NEW Member of Parliament for West Rural St Andrew Paul Buchanan is asserting that the revival of the local coffee industry would breathe new life into several of the farming communities in the sprawling constituency.
His pronouncement came just before Agriculture Minister Roger Clarke told representatives of the country's coffee farmers that the Government would be moving to identify funds to re-energise the ailing industry.
However, the new Member of Parliament, who broke the Jamaica Labour Party's (JLP's) hold on the seat, wants the Government to go even further.
In this regard, Buchanan said that he has held discussions with the minister of agricutlure regarding the exploration of additional markets in China for Jamaican coffee.
And he believes that the best person to lead those negotiations on Jamaica's behalf is former Prime Minister PJ Patterson.
"Throughout the campaign, I had proposed that former Prime Minister Patterson be asked to lead a trade delegation to China to, in the main, put coffee at the forefront so that we could get a long term deal at a proper price," Buchanan said.
"Once coffee is resuscitated in terms of the proper price and in a real sense, a captive market, a serious chunk of the unemployment problem in the constituency would be addressed. As coffee grows, so does West Rural St Andrew. A lot of the towns, the hinterlands from Mount James, Mount Friendship right up to Brandon Hill and areas of Lawrence Tavern, we are talking coffee," said Buchanan as he spoke with the Sunday Observer last week.
"A PNP administration would be able to get a better deal from China than Dr (Chris) Tufton (former minister of agriculture) had gotten because we have legitimacy with the Chinese Government. When friends were few, this was the vision and the principle of Michael Manley, that we stood with China when the rest of the world saw them as Communists and would not deal with them. That was the case with Cuba and Venezuela and in a real way these three countries are providing support without which we would have serious economic and social problems. Without the help provided to the health sector by the Cubans and the oil subsidy provided by Venezuela, a lot of businesses in Jamaica would simply crumble, and when you add the China link to that you see the power of that vision," he said.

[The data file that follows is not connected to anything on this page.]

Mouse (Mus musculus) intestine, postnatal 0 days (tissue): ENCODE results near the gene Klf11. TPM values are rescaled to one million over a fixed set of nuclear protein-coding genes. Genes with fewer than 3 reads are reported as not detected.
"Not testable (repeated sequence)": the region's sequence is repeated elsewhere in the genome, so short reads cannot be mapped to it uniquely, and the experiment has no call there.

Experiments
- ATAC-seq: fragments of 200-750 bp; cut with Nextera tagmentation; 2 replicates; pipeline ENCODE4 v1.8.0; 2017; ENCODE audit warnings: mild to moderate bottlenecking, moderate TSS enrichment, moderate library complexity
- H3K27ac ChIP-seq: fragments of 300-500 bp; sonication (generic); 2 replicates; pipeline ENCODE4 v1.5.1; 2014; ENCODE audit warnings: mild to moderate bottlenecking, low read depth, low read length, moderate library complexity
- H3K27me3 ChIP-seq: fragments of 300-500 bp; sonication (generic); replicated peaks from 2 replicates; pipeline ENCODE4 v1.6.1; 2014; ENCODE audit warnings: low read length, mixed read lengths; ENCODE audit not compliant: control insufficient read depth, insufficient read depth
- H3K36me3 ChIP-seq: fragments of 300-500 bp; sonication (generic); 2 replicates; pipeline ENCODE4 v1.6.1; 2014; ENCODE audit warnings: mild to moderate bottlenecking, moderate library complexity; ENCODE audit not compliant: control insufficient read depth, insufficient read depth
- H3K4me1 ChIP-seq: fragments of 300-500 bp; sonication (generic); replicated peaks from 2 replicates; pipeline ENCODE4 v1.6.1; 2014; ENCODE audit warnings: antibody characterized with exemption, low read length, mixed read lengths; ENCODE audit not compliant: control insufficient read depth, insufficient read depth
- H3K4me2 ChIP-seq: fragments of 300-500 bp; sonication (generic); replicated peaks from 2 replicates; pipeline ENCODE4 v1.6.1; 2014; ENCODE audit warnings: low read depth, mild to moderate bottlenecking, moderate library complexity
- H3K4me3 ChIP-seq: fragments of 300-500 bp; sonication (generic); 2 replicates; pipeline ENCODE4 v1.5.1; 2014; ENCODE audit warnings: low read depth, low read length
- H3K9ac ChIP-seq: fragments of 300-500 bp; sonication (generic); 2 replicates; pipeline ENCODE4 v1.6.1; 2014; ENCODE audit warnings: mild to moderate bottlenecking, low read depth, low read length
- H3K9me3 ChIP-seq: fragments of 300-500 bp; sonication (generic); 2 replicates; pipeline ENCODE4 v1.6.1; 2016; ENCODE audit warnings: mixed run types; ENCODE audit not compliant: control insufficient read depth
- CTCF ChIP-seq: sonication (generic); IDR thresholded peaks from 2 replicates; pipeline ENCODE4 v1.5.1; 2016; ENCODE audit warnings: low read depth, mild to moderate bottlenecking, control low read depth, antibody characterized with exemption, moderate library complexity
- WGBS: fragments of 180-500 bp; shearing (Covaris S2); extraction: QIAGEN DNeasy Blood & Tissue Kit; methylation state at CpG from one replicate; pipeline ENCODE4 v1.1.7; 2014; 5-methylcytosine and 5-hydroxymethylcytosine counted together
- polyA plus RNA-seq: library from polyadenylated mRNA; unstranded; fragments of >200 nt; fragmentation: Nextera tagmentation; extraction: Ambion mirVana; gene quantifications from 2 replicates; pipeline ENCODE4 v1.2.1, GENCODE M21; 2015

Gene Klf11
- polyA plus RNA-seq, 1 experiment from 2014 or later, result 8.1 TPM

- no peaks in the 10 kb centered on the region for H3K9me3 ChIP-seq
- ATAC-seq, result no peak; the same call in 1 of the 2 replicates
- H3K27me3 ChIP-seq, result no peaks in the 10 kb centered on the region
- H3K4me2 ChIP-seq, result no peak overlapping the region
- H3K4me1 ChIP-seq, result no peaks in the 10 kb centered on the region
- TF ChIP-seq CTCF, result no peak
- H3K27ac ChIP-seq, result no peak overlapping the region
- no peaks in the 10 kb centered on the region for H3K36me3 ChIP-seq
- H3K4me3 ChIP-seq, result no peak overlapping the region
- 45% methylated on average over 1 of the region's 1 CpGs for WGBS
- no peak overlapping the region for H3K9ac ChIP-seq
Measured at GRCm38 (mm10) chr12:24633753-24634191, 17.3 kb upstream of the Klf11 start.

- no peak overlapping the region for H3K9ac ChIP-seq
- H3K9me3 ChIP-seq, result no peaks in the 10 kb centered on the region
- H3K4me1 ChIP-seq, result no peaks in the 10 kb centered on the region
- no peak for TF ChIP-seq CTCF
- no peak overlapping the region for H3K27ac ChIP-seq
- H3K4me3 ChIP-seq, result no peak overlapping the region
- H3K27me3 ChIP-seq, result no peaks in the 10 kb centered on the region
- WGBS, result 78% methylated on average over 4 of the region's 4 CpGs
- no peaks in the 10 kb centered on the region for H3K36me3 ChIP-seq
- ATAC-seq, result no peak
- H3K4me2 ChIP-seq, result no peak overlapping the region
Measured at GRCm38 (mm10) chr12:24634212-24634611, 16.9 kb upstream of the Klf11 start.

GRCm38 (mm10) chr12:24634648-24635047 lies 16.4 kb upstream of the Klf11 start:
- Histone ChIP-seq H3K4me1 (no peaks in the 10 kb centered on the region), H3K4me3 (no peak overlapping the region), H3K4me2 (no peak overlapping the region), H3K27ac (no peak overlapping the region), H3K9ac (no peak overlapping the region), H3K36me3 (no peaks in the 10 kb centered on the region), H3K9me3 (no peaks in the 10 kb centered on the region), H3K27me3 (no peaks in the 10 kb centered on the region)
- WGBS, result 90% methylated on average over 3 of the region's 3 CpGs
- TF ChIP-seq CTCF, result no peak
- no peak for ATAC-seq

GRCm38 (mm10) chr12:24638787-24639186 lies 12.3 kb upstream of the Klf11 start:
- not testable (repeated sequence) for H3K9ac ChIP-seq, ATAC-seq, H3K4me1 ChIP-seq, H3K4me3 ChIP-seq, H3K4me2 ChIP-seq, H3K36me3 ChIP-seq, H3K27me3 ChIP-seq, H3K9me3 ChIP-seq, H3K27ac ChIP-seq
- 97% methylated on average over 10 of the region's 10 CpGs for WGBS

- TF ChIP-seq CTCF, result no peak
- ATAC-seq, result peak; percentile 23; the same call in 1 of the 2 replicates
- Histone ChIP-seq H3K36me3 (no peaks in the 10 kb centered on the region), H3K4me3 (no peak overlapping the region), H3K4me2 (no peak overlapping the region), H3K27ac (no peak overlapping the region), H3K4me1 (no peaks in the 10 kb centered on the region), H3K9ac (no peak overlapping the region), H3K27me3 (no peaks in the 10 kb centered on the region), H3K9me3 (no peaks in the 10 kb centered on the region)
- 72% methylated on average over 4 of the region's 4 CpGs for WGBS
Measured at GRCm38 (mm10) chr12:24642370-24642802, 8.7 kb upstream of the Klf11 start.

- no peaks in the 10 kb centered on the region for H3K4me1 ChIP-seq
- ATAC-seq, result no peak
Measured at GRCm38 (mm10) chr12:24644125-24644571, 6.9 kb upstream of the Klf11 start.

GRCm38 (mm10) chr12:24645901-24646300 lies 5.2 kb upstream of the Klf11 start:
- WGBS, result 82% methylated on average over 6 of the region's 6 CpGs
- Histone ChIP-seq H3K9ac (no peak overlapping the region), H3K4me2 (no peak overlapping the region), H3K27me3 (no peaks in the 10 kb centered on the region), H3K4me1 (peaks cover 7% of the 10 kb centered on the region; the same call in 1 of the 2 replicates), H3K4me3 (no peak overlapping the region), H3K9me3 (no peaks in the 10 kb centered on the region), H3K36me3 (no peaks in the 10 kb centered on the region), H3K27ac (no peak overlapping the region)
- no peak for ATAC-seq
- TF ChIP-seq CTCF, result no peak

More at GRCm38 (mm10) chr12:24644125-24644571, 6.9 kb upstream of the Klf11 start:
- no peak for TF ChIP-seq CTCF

Buchanan said that while a revival of the coffee industry would bring relief to many of his constituents, there were other serious challenges in the economically diverse constituency which also includes areas such as Stony Hill, Golden Spring, Temple Hall, Cavalier, Above Rocks and Smokey Vale.
According to the member of Parliament, poor road conditions, unemployment and a chronic shortage of water are other serious challenges.
He said that discussions have been held with the National Works Agency (NWA) regarding plans for the many deplorable roads.
"I have met already with the NWA and we have toured all the major roads and the affected ones. The area is unique in terms of road problems, as it perhaps has the most precipices and breakaways in Jamaica. We will be moving where funds allow to deal with that issue," he said as he indicated that the road repair programme which was initiated by the previous administration might be affected by the poor management of funds under the Jamaica Infrastructure Development Programme (JDIP).